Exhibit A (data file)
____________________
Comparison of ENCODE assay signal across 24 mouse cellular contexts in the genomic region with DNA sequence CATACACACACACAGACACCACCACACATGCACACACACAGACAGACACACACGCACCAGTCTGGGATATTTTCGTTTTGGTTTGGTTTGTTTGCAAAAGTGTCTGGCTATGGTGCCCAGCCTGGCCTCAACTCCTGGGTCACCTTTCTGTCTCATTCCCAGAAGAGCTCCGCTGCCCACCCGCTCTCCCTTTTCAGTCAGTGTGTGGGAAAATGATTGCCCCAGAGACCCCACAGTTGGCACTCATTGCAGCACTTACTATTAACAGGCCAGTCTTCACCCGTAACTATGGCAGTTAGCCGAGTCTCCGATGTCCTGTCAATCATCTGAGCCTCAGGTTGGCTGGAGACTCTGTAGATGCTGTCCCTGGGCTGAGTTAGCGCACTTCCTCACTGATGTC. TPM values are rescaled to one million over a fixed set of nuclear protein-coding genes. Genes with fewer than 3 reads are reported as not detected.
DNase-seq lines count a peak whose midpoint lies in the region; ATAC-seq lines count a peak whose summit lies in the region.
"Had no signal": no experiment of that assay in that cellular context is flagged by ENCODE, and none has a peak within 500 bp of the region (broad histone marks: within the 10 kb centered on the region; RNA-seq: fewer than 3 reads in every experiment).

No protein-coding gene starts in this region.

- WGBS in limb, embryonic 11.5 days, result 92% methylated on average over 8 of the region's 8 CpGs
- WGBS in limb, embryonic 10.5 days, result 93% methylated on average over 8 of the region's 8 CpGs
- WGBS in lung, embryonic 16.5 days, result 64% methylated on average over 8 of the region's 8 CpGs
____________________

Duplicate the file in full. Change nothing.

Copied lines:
Comparison of ENCODE assay signal across 24 mouse cellular contexts in the genomic region with DNA sequence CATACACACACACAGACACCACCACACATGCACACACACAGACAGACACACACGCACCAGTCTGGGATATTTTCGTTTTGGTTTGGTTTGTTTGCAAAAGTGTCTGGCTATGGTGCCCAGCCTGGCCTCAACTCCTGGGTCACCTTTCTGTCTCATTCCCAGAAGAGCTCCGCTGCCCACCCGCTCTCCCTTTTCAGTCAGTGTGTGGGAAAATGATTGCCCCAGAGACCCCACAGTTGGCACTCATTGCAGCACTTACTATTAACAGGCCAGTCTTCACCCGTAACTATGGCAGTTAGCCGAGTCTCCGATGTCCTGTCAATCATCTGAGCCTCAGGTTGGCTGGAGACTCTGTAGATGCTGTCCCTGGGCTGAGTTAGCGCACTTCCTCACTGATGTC. TPM values are rescaled to one million over a fixed set of nuclear protein-coding genes. Genes with fewer than 3 reads are reported as not detected.
DNase-seq lines count a peak whose midpoint lies in the region; ATAC-seq lines count a peak whose summit lies in the region.
"Had no signal": no experiment of that assay in that cellular context is flagged by ENCODE, and none has a peak within 500 bp of the region (broad histone marks: within the 10 kb centered on the region; RNA-seq: fewer than 3 reads in every experiment).

No protein-coding gene starts in this region.

- WGBS in limb, embryonic 11.5 days, result 92% methylated on average over 8 of the region's 8 CpGs
- WGBS in limb, embryonic 10.5 days, result 93% methylated on average over 8 of the region's 8 CpGs
- WGBS in lung, embryonic 16.5 days, result 64% methylated on average over 8 of the region's 8 CpGs